According to the 2011 National Survey of Unbanked and Underbanked Households by the FDIC, “8.2% of all households in the U.S., 17 million adults, are unbanked; and 20% of all households, 51 million adults, are underbanked.”
To be “unbanked” is to not have a checking or savings account. Whereas, to be “underbanked” is having a checking or savings account but still relying on alternative financial services such as check-cashing, prepaid credit cards and, sometimes, pawn shops.
Being underserved can be very expensive.
In 2012, Americans who are unbanked or underbanked spent $89 Billion in fees and interest across various services including $21 Billion on “Very Short Term Credit” products (products with credit terms of one month or less).
A new documentary -“Spent: Looking for Change” – has been released to highlight this issue. Sponsored by American Express and narrated by Tyler Perry, who has himself experienced “how expensive it is to not be a part of the mainstream financial system”, the documentary follows four Americans and their families as they cope with the costs of underserved.
“The picture of the financially unstable is the picture of you and me but for a couple of breaks” – Jonathan Mintz, CEO, Cities for Financial Empowerment Fund
Alex and Melissa: “Our reality changed overnight”
When they started their family they had two incomes – paying for bills was no problem. Not long after their son was diagnosed with autism Alex was diagnosed with Multiple Sclerosis. Alex subsequently had to give up his job. With no savings or plan for an emergency paying for bills became a problem. Overdraft protection fees began to build up eating up the money they did have.
Alex and Melissa now live exclusively on cash to avoid fees. On payday they have to get their checks cashed and then travel to various outlets to get their bills paid on time. This takes a lot of time in addition to incurring significant gas cost.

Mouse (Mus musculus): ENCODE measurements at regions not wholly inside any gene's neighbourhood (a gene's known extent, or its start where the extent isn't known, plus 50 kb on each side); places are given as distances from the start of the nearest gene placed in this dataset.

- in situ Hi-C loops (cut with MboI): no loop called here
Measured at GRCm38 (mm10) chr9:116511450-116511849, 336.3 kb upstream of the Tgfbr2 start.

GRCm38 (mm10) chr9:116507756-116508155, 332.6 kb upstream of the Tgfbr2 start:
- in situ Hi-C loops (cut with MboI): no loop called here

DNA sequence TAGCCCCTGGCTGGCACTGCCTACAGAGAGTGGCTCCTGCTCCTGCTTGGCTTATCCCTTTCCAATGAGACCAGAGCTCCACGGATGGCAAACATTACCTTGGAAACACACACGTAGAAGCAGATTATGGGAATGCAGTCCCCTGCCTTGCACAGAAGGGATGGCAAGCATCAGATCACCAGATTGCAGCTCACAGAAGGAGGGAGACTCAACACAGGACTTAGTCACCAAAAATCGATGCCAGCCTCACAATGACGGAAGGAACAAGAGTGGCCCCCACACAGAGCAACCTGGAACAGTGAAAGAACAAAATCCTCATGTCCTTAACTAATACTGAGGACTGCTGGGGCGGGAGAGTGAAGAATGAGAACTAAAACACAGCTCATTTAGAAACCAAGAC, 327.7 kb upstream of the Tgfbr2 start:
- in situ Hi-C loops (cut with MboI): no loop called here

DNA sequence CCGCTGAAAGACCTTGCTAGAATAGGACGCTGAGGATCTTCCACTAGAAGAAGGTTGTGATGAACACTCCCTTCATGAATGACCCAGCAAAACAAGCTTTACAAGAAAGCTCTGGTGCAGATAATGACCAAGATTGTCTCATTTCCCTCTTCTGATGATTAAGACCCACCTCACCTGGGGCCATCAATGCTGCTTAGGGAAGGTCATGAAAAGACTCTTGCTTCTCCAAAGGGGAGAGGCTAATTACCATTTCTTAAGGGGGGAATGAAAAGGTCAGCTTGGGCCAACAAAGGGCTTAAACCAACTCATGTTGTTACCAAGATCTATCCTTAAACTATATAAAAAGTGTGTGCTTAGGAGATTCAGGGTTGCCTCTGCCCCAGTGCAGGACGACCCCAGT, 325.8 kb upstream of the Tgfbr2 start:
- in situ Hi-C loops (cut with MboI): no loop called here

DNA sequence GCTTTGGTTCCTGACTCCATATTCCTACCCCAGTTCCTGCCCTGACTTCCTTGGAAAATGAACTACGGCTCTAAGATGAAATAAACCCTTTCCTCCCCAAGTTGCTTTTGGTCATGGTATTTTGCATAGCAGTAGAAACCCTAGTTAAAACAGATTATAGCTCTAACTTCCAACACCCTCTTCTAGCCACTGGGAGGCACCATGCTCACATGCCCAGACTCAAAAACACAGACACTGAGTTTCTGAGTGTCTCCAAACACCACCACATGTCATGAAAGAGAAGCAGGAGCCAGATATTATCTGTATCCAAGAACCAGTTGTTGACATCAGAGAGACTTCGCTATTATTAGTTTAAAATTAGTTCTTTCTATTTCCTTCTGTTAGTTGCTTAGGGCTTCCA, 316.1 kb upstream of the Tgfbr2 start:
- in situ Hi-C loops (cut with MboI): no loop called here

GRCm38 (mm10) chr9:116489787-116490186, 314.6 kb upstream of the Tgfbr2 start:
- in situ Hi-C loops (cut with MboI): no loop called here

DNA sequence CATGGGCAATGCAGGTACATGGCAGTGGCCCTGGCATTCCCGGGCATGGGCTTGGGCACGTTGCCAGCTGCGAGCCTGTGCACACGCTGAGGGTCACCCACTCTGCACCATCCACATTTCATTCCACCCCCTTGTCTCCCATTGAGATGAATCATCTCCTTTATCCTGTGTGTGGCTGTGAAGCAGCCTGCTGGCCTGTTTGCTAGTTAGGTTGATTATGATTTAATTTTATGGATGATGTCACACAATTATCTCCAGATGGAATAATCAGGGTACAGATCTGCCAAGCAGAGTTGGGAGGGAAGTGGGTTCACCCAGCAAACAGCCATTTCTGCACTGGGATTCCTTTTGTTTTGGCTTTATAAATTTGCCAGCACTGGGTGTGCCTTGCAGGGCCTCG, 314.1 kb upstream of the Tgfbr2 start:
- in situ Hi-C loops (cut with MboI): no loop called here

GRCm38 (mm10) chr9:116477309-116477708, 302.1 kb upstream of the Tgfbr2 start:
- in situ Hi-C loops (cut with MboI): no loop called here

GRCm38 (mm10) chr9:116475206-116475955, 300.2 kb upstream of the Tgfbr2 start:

In a bid to be responsible the couple has avoided credit in order to avoid debt. However, if someone never takes out a line of credit that person cannot build a credit score. Many of the financial transactions people undertake day-to-day – e.g. rent payments – are not tracked by the credit scoring agencies. This means they are invisible to the credit score companies and unable to access loans for car loans and mortgages.
Justin: “People often judge me on the choices I’ve made not knowing the options I’ve had”
Justin experienced an extremely poor upbringing living on welfare and food stamps. He left home at the age of 16 and had to support himself. He relied on credit cards admitting that he was too young to fully appreciate the situation. He stopped paying his debt and is now suffering the consequences.
Justin now runs a film production company catering to corporate clients. He makes a good living and business is good. However, once he gets the checks from his clients he has to “leave the lustre and grandeur of downtown and…go uptown right into the check cashing place.”